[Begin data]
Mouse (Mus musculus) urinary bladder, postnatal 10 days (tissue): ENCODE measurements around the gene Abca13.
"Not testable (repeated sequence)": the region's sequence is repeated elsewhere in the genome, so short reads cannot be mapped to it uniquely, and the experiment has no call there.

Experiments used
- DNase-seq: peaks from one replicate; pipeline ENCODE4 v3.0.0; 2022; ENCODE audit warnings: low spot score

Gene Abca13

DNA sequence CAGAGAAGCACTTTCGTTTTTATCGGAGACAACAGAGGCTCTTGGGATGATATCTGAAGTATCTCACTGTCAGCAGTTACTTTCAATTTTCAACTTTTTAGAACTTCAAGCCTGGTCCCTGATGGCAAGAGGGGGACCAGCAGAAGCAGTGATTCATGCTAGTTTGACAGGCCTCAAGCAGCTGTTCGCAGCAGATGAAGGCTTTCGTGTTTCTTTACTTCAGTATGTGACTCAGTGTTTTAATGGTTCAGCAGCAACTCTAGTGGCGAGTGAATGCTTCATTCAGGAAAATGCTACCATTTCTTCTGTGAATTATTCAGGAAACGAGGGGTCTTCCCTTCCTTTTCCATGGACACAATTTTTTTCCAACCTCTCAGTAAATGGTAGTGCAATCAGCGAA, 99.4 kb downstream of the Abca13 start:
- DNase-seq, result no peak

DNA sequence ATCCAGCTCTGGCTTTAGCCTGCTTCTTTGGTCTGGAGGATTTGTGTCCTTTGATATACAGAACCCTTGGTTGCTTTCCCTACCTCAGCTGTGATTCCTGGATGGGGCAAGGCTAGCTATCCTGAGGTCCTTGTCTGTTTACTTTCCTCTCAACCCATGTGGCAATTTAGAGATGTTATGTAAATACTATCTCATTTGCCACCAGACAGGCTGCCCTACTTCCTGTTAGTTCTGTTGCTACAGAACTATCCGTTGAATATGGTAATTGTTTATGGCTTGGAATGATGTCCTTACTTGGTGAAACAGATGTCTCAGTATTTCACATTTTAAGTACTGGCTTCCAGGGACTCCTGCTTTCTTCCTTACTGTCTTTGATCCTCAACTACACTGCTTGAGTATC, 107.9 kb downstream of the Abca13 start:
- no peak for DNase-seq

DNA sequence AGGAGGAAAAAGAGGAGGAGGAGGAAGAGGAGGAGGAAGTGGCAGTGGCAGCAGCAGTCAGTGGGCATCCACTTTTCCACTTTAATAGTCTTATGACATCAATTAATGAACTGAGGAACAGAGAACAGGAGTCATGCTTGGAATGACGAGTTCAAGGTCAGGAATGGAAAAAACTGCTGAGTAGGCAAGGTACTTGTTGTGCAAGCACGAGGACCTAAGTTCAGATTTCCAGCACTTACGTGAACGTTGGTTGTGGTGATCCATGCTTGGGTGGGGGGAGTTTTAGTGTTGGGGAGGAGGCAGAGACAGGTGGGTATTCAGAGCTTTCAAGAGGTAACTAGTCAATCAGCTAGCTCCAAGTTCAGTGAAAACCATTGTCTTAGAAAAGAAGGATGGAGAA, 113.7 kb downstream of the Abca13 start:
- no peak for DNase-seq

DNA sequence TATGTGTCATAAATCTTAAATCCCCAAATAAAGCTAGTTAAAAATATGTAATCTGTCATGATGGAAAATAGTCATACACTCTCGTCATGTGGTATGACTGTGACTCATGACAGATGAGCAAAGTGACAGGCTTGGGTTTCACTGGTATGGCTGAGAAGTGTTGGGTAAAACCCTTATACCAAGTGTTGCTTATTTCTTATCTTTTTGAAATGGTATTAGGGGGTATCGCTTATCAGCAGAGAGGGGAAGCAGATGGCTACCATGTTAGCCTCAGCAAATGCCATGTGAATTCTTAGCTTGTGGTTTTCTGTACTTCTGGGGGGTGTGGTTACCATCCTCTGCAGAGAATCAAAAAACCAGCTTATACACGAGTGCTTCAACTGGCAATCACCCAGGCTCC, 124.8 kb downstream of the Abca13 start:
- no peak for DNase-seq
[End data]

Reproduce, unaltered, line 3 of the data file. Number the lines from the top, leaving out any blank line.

Experiments used